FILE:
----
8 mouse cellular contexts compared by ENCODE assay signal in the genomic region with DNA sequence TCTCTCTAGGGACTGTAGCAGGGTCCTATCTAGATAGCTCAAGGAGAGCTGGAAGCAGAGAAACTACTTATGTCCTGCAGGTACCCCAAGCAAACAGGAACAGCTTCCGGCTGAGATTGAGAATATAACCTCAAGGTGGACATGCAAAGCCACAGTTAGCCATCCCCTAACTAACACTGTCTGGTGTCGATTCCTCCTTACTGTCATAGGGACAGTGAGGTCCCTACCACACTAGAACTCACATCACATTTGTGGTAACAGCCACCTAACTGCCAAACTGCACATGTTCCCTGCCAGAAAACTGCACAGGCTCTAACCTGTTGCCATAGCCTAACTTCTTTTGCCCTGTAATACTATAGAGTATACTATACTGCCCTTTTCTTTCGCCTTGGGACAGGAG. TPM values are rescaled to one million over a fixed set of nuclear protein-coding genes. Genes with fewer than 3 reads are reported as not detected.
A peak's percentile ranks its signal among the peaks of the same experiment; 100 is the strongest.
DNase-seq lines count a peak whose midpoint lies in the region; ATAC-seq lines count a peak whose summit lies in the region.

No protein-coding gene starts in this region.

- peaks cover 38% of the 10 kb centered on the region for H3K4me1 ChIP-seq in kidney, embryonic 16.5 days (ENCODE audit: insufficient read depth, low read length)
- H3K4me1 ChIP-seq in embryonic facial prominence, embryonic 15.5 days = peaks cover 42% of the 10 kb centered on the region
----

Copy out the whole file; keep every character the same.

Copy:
8 mouse cellular contexts compared by ENCODE assay signal in the genomic region with DNA sequence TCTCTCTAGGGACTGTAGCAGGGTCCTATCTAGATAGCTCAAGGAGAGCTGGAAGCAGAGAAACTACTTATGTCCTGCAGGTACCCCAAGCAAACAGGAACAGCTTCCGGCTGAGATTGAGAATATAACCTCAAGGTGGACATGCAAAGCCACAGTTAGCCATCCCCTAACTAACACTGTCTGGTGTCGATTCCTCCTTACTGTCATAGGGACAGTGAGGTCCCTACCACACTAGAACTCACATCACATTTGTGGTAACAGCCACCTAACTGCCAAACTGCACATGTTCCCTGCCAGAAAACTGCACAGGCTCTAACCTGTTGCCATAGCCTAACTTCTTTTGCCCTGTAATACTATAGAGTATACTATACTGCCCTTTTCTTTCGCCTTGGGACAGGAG. TPM values are rescaled to one million over a fixed set of nuclear protein-coding genes. Genes with fewer than 3 reads are reported as not detected.
A peak's percentile ranks its signal among the peaks of the same experiment; 100 is the strongest.
DNase-seq lines count a peak whose midpoint lies in the region; ATAC-seq lines count a peak whose summit lies in the region.

No protein-coding gene starts in this region.

- peaks cover 38% of the 10 kb centered on the region for H3K4me1 ChIP-seq in kidney, embryonic 16.5 days (ENCODE audit: insufficient read depth, low read length)
- H3K4me1 ChIP-seq in embryonic facial prominence, embryonic 15.5 days = peaks cover 42% of the 10 kb centered on the region